Truth be told, there is already plenty wrong to be dispirited about the Indian dream. The continuing social outrages, be they the unimaginably cruel rape of innocents on city streets, or the daily terrorist attacks, or the brazen murder of well heeled builders in broad daylight, or the perpetual pillaging of the entire country by corrupt politicians, have desensitized the general population. I contend that the reason such movies do well is because they appeal to the sub-conscious helplessness of each and every Indian. I believe Indians are innately aware of the law of the jungle: every one is Mowgli, the sole human child amongst animals, and is constantly struggling to ward off the Sher Khan of a predatory society. Amidst the decay and unsanitary environs, it is quite literally, the Lord of the Flies. 

Any fantasy that shelters the weary souls, even momentarily, from the despair is reflexively appealing. Any nostrum that promises escape from an unjust and stifling system is accepted as elixir. It is not the movie that promulgates law-breaking, but rather the yearning of the masses to be free to live their lives in peace and security. 

Yeah, it was a good movie.

Tuesday, January 29, 2013

Got Milk? Laissez faire be damned!

I'm confused.

Isn't Louisiana supposed to be a normally conservative Republican state? And don't Republicans portray themselves as the stalwarts of free-market capitalism? And aren't the Republicans currently beset with the Tea-Party, the same Tea-Party that champions self-determination and derides intervention by government in business?

Then why is the Louisiana government preventing a super-market from selling milk below cost? Why aren't the conservative zealots all over this case? Why aren't the Republicans shouting themselves hoarse pontificating the ills of the coercive authority of the government?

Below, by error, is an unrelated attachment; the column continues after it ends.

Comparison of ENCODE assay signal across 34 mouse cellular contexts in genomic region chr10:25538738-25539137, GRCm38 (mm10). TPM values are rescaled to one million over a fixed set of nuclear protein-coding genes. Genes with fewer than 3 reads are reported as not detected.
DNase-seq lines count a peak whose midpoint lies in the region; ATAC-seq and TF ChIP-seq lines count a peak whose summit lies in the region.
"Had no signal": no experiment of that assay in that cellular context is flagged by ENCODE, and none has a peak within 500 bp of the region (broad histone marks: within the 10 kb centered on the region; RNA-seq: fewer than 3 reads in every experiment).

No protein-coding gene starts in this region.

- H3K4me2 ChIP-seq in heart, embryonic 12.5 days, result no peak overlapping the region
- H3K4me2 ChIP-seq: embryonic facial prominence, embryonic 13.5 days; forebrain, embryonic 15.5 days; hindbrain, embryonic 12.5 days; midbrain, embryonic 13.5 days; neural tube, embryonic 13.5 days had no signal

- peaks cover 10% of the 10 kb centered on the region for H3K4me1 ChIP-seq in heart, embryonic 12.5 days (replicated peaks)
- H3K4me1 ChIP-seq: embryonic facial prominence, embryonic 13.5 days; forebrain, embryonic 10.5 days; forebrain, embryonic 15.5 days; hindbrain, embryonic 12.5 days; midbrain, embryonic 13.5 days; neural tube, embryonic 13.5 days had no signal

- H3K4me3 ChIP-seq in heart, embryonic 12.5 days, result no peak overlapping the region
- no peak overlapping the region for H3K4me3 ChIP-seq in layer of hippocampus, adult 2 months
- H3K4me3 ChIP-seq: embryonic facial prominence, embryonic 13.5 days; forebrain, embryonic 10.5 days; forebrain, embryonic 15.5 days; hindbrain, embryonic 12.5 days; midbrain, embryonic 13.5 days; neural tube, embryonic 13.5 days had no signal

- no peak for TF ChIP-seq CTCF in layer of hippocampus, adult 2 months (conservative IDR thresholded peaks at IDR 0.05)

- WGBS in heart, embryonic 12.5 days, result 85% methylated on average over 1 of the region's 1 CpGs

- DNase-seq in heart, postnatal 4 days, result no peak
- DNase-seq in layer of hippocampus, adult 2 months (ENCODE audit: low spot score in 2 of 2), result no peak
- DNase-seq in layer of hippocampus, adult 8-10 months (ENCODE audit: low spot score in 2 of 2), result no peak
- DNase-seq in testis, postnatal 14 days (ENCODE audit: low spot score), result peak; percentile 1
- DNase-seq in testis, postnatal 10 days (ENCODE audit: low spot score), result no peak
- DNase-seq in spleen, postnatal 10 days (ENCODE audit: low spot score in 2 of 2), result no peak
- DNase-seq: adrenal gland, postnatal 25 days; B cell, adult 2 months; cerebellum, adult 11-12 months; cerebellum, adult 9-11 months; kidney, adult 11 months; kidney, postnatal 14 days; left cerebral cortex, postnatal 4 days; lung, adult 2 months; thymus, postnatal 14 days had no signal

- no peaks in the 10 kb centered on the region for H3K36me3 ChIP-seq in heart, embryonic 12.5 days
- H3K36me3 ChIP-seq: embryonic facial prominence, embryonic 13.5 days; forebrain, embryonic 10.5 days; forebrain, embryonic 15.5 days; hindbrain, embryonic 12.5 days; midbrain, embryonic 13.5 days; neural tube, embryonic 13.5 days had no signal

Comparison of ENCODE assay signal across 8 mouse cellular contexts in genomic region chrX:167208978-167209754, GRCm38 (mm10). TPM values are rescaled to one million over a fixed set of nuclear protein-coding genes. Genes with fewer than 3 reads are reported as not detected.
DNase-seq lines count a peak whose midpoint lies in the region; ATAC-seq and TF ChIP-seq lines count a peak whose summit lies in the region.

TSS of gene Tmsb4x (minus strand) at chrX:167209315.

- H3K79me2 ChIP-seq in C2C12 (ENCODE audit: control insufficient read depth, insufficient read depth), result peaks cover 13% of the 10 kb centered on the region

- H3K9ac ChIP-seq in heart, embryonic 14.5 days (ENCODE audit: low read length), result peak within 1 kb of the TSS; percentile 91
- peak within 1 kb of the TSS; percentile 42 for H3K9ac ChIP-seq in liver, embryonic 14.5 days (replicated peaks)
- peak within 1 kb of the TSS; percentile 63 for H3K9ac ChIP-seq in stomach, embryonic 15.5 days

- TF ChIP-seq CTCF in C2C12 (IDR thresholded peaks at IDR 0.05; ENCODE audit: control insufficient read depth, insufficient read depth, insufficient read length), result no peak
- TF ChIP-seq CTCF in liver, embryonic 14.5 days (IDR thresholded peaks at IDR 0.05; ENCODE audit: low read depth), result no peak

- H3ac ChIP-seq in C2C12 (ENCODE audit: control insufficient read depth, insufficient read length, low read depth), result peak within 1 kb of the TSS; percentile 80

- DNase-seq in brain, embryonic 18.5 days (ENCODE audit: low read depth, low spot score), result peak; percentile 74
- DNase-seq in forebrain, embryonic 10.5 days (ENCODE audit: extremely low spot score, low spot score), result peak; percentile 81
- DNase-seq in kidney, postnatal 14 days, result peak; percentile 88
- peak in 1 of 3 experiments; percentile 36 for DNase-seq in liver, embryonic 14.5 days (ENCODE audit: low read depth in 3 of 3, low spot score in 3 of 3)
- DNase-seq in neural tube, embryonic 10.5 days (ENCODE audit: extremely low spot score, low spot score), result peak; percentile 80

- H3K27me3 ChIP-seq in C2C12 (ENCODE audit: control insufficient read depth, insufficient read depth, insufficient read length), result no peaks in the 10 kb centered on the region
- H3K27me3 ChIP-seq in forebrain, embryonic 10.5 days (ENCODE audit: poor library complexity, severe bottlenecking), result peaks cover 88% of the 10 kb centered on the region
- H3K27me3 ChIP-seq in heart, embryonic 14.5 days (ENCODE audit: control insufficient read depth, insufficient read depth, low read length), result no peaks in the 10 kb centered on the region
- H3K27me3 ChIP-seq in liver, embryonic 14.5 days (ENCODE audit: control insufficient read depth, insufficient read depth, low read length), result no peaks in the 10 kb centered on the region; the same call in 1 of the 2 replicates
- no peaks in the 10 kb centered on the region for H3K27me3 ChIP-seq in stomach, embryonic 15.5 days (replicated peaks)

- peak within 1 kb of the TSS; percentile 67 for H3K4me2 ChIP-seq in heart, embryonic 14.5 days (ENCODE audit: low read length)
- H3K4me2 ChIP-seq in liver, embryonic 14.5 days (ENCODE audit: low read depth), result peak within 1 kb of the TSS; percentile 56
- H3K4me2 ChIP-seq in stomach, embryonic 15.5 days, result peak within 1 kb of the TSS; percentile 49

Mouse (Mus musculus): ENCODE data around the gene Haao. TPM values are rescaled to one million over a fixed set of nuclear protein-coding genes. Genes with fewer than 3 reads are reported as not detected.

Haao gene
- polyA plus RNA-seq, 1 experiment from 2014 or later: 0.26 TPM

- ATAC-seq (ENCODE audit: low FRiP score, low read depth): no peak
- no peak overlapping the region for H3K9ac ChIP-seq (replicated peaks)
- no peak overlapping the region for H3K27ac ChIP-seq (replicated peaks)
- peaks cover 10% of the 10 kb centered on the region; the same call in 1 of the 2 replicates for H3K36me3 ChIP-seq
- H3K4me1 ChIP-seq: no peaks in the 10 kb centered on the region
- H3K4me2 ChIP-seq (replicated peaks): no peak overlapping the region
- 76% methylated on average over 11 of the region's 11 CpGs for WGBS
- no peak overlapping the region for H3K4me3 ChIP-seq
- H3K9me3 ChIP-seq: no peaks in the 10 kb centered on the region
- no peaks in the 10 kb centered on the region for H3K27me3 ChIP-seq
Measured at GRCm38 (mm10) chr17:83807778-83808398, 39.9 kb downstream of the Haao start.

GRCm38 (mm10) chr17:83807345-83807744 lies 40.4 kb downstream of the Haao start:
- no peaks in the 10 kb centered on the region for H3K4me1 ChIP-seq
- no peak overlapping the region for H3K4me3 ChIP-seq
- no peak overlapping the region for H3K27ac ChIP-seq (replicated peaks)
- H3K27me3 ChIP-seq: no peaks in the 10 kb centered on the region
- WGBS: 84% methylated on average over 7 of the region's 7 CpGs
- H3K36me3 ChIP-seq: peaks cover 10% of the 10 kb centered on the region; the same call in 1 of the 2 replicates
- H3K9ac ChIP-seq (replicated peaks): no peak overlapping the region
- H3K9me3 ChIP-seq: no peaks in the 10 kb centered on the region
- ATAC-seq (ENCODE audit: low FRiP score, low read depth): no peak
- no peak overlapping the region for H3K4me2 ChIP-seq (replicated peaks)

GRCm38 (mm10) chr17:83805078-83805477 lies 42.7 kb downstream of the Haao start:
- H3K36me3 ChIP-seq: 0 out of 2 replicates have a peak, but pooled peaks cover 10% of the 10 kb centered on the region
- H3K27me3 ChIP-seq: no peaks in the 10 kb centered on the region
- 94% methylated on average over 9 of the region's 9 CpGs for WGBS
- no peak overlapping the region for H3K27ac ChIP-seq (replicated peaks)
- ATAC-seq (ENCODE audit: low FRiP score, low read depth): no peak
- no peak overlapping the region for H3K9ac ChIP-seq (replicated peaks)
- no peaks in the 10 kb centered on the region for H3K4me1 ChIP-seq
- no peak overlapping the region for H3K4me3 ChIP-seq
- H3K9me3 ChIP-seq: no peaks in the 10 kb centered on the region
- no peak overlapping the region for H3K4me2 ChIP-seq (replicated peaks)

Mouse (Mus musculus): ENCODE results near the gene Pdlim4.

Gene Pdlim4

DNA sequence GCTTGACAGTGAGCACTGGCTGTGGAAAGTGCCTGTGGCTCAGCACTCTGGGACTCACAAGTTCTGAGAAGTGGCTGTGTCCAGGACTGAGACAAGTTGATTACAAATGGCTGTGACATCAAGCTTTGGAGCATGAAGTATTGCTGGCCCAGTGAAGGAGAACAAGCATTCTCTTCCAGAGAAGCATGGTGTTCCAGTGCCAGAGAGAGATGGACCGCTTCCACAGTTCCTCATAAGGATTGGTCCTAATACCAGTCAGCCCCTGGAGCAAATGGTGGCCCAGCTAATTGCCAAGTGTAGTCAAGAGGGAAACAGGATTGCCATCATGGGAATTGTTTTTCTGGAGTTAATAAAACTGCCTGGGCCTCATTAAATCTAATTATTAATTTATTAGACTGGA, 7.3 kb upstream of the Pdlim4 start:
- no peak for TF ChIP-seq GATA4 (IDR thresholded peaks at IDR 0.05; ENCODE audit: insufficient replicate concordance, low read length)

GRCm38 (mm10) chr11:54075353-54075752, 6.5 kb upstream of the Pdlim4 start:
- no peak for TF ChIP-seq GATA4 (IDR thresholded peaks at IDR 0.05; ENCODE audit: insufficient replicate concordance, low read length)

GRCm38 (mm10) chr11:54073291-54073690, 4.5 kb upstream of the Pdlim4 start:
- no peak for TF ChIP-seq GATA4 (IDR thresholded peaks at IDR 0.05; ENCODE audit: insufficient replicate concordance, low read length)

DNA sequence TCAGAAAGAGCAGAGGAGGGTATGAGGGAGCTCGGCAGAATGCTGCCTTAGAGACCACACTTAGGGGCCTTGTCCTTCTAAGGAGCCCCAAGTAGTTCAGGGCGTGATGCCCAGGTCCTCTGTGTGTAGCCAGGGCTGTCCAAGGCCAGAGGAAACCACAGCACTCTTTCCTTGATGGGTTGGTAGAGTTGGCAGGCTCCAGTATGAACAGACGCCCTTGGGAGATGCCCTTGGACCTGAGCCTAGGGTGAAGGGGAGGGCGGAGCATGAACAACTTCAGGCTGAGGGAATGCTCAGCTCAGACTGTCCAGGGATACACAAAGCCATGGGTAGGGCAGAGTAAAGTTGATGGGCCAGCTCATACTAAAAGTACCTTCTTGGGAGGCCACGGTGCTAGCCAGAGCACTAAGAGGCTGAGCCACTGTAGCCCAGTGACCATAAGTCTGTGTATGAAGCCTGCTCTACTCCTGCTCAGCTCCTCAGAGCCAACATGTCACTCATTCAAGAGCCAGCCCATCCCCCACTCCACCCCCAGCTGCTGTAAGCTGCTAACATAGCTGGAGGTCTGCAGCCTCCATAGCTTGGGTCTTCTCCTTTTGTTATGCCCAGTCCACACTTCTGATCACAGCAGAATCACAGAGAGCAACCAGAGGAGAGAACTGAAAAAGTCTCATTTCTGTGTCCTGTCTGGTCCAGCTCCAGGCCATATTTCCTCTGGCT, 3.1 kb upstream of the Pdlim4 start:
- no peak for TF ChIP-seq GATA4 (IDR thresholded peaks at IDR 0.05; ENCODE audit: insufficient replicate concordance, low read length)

What happened?
A Louisiana supermarket was forced to yank its low-cost milk special after state auditors objected to the price.

Fresh Markets in Perkins Rowe was selling milk for $2.99 a gallon as part of a weekly promotion deal, but Louisiana requires that retailer markups be at least 6 percent above invoice and shipping costs, The Advocate reports.

State Agriculture and Forestry Commissioner Mike Strain said Fresh Market violated state regulations by selling milk below cost as part of a promotion.

The supermarket routinely sells a gallon of skim, 1 percent, 2 percent or whole milk for $2.99 on Tuesdays, limiting the quantity to four per customer, according to The Advocate.

“They can sell it 6 percent over cost all day long. It’s when they sell it below cost that it becomes a problem,” Strain told the paper.
Seriously, what happened? Is it an anti-trust thing? How is the super-market being anti-competitive?

If the fact that the above article is from Fox News, here're some more sources (are all these sources owned by Fox? I don't know)
BRAVE released a prepared statement from Drewry Sackett, Fresh Market’s marketing, public relations and community relations manager.

“Because milk is a commodity product with regulated costs that are subject to change, at the current cost, due to Louisiana state law, we are unable to honor the $2.99 Tuesday deal for (Fresh Market) milk ... Because the cost of milk fluctuates, it is possible that we will be able to offer the $2.99 deal on milk again in the future,” Sackett said.
To make things even more confusing, the “price floor” doesn’t represent a set price – it’s based on a percentage of what the retailer paid for it. That explains why Winn-Dixie was able to sell milk for $3 in Louisiana last week, while Fresh Market couldn’t sell it for $2.99. If Winn-Dixie (orWalmart, or ALDI) can acquire it for less than the Fresh Market does, it can sell it for less than the Fresh Market.